- LeBron went OFF, putting up 28 points, while Anthony Davis recorded another 30. With their Friday night win over the Eastern Conference-leading Bucks (in which LeBron scored his 34,000th career point!), the Lakers are proving they’re the team to beat in the race for the Larry O’Brien.
Any other basketball news?: The U Sports Final 8 basketball championships took place in Ottawa over the weekend, and there were no surprises in the end. In the women’s final match-up, the first-ranked Saskatchewan Huskies won 82–64 over the Brock Badgers for the school’s second-ever championship.
- Meanwhile, the Carleton Ravens won their record-setting 15th men’s title in 18 years with a 74–65 win over Dalhousie. The future of Canadian basketball is looking bright!
The GIST: COVID-19 continues to have an impact on the sports world, and this weekend, it took out one of its first major international events: the IIHF Women’s World Championship.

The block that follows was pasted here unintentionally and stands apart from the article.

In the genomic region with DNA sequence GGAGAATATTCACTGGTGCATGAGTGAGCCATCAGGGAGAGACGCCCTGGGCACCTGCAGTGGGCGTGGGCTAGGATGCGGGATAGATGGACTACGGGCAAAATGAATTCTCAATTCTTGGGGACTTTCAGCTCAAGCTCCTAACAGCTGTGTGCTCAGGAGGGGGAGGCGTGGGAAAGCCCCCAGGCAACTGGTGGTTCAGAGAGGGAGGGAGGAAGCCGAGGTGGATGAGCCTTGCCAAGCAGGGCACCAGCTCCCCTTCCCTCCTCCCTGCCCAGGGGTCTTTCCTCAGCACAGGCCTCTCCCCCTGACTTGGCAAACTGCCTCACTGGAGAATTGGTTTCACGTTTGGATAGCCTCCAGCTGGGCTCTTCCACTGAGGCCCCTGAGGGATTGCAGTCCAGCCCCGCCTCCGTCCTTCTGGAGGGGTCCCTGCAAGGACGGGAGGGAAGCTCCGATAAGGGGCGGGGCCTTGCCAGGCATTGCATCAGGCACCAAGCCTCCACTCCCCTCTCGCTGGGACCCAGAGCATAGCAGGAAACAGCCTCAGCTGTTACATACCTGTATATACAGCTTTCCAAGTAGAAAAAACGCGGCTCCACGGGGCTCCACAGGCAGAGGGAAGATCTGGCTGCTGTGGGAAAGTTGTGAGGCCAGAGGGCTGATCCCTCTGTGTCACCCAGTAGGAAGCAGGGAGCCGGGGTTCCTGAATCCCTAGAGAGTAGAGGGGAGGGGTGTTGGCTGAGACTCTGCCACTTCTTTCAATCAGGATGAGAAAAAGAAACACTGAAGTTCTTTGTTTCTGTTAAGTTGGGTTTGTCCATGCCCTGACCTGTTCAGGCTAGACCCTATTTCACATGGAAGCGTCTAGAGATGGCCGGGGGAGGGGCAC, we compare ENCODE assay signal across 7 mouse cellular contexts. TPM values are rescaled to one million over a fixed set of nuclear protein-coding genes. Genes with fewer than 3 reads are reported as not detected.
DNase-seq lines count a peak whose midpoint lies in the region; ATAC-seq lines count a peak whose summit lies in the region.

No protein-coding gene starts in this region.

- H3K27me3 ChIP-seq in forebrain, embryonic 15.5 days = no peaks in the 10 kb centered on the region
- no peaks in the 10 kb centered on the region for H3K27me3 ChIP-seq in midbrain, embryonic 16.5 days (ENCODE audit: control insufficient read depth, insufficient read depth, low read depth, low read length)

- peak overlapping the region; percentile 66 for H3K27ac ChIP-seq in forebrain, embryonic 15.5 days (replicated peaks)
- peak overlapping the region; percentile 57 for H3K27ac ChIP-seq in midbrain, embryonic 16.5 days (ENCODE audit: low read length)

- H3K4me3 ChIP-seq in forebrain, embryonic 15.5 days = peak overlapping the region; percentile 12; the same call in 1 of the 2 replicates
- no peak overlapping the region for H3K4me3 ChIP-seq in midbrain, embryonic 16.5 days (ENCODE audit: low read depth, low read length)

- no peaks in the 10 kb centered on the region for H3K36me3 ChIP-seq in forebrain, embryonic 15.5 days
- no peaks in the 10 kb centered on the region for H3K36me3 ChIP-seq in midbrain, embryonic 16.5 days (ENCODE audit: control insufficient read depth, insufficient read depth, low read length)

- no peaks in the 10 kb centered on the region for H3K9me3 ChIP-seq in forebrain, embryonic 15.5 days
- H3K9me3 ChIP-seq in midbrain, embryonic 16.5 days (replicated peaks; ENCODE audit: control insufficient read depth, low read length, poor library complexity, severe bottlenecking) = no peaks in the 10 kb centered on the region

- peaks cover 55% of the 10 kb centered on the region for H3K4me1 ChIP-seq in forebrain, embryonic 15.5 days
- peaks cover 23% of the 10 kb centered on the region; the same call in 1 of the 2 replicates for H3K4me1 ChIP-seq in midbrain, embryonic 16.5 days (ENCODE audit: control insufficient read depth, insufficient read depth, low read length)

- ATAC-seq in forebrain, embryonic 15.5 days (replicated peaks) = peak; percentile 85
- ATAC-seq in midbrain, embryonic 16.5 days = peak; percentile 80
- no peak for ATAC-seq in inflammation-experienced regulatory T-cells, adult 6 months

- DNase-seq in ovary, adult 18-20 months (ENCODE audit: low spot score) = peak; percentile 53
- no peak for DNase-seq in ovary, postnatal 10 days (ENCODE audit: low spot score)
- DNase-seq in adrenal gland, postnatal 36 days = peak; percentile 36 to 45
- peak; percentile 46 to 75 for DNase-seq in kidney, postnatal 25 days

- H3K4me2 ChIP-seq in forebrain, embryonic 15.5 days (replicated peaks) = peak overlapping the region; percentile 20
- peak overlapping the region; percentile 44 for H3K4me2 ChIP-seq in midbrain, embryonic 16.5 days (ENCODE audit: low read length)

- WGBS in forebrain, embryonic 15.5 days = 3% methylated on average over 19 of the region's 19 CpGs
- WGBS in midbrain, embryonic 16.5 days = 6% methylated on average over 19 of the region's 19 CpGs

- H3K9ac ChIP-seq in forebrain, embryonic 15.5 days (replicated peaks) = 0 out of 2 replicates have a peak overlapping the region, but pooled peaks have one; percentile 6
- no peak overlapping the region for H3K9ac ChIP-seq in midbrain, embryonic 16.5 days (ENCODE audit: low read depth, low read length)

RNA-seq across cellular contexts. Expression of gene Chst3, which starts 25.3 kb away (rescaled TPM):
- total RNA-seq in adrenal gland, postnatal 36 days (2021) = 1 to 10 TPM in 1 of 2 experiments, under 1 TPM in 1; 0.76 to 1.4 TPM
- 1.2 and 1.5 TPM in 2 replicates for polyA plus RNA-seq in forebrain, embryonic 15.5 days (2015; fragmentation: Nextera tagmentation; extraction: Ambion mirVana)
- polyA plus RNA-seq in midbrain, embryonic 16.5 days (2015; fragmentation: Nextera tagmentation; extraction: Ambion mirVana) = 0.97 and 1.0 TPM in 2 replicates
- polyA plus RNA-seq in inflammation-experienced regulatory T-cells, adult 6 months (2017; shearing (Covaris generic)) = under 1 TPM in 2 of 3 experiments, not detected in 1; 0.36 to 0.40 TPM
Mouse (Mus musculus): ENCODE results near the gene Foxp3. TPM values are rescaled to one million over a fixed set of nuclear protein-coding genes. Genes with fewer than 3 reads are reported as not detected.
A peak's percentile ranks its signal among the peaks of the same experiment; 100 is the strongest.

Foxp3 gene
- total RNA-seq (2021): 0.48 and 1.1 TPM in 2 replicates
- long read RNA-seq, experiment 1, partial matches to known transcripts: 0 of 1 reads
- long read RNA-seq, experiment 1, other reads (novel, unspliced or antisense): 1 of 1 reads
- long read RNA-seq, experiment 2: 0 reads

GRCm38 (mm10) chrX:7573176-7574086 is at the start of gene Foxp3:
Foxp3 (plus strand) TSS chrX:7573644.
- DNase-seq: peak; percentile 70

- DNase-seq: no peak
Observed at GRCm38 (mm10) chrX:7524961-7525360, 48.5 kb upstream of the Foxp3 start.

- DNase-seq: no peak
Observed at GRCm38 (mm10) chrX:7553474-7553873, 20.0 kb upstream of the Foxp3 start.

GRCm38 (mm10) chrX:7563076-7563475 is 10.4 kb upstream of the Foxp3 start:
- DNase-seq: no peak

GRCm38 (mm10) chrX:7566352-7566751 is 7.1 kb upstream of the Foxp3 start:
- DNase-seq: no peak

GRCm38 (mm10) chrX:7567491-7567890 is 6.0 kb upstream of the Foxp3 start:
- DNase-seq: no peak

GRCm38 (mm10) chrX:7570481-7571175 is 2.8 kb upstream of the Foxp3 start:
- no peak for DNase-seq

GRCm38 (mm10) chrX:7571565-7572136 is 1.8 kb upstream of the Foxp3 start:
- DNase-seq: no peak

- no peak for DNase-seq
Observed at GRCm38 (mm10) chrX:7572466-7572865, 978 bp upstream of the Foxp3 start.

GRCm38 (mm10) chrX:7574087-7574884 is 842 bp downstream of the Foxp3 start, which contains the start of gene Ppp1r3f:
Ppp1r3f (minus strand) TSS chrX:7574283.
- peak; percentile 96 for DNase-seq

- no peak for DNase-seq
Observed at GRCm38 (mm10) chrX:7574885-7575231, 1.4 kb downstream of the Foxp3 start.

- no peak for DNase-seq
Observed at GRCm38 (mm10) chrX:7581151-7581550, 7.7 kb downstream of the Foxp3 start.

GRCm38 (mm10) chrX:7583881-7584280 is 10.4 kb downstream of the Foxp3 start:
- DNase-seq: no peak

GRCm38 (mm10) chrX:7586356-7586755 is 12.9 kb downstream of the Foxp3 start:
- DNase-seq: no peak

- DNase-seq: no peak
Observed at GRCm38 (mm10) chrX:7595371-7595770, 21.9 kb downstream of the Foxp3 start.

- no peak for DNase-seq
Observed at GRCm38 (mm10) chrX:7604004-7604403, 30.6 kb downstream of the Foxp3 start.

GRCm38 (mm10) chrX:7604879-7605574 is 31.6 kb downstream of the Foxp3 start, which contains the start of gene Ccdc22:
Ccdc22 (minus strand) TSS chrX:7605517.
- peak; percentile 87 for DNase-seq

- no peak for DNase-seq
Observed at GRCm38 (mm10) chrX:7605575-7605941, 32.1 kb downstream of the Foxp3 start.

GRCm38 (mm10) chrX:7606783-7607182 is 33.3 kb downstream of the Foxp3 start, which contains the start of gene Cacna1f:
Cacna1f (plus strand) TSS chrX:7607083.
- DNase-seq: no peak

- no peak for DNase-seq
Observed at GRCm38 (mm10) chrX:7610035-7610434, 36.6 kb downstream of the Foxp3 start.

No way! Why?: The tournament, which features the top national women’s hockey teams from around the world, was set to take place from March 31st to April 10th in Halifax and Truro, Nova Scotia. Though Canada hasn’t seen a huge spread of the virus like in other countries, the event organizers decided not to risk it and cancelled the tournament with less than a month to go before puck drop.
- This isn’t the first time this tournament has been cancelled: the Beijing-hosted 2003 event was cancelled due to the SARS outbreak. The IIHF has said that, pending IIHF Congress approval, the 2021 tournament will be held in Halifax and Truro.